TANKERS: Unwinding floating storage to loom on tanker markets through H2 2020

Tanker freight rates are expected to see continued pressure from unwinding floating storage for the remainder of the second half of 2020, shipowners Diamond S Shipping and Teekay Tankers Ltd. said in second-quarter 2020 earnings calls Aug. 13.

Both calls focused on the global bearish impact that the destocking of both crude and refined product barrels currently stored on tankers, combined with typical seasonal weakness and onshore inventory builds, and how spot rates may react in the remainder of Q3 2020 and heading into Q4 2020.

“We are going to have to get through this unwinding period, it’s going to be painful,” Michael Fogarty, Senior Vice President-Commercial of Diamond S said in their call. “It’s happening, we are starting to see a drawdown. We still have some work to do before we can get back to the normalized market. And the same is true for the clean [market].”

After heavy floating storage demand spiked in April and May across all tanker segments amid an ever-deepening oil price contango structure, market participants are watching as barrels stored on tankers are unloaded as oil prices stabilize.

The volume of crude and products being stored on tankers peaked June 30 at around 380 million barrels, according to S&P Global Platts Analytics.

Looking at the dirty tanker market alone, 150 tankers of Aframax size or larger are currently on the water storing crude barrels, about 7-8% of the global fleet, CEO of Teekay Tankers Kevin Mackay said Aug. 13. The majority of these barrels are expected to be unloaded by the end of 2020, he said.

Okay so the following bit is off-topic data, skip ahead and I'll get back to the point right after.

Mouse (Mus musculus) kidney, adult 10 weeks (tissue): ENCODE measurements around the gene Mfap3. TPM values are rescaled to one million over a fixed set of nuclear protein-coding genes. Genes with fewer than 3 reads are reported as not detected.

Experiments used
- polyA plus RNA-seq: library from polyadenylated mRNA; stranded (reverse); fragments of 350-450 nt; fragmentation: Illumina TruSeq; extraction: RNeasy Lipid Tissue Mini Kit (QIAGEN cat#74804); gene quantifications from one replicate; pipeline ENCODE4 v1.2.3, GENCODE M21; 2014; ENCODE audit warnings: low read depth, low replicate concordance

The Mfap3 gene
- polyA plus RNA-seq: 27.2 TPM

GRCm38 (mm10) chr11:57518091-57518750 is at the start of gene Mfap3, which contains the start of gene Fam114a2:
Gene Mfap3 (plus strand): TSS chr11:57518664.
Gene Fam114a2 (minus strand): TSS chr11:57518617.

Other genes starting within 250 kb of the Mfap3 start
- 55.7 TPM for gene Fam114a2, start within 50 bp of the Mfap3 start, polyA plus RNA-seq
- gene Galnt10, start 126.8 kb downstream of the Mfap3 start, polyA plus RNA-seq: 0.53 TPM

“If all [barrels] were to come off today, for example, it would make a horrible market even worse,” Mackay said.

Current spot market freight rates reflect the typical summer doldrums seen annually. In the clean market, freight has dropped 55.1% from the peak of Q2 reached April 27 for MRs lifting 38,000 mt on the USGC-Brazil route, last assessed at Worldscale155, or $33.03/mt, Aug. 13.

On the dirty tanker side, the cost of taking an Aframax on a 70,000 mt USGC-UK Continent run was last assessed Aug. 13 at w70, or $14.27/mt, down 27% from the Q2 average.

Looking toward the Forward Freight Agreement market, September contracts for the Aframax 70,000 mt USGC-UKC route were last heard trading at $16.6097/mt, or a w81.5 equivalent, Aug. 13. Expectations of a firmer market environment by Q4 2020 have been reflected in paper trading, however, with Q4 2020 contracts last trading Aug. 13 at $21.1952/mt, or w104.

Not all arrows are pointing downward, with tanker demand expected to increase after OPEC+ and alliances having set production cuts to 7.7 million b/d starting in August, down from historical supply cuts highs seen in May through July of 9.7 million b/d.

Additionally, weather issues heading into winter months typically lend support to freight rates as logistical delays lead to slow replenishing position lists. The gradual return of petroleum product demand, in line with the easing of coronavirus-related stay home orders, is also expected to support clean tanker strength going into the typically strong Q4.

“As we look toward the back-half of this year, the [International Energy Agency] is projecting an increase in oil demand and we might see more movement through refineries and increased utilization rates,” Mackay said. “As we start to bleed these ships out of storage and back into the fleet, it’ll be a push-and-pull between those going back in and that increase in demand that we get to see, but that’s the million-dollar question sitting here in August.”

Diamond S currently owns 66 ships across both the crude and product tanker segments, comprising 15 Suezmaxes, one Aframax, and 50 Medium Range Tankers.

Teekay Tankers has a fleet of 26 Suezmaxes, 17 Aframaxes, and nine Long-Range 2 product tankers.
Source: Platts

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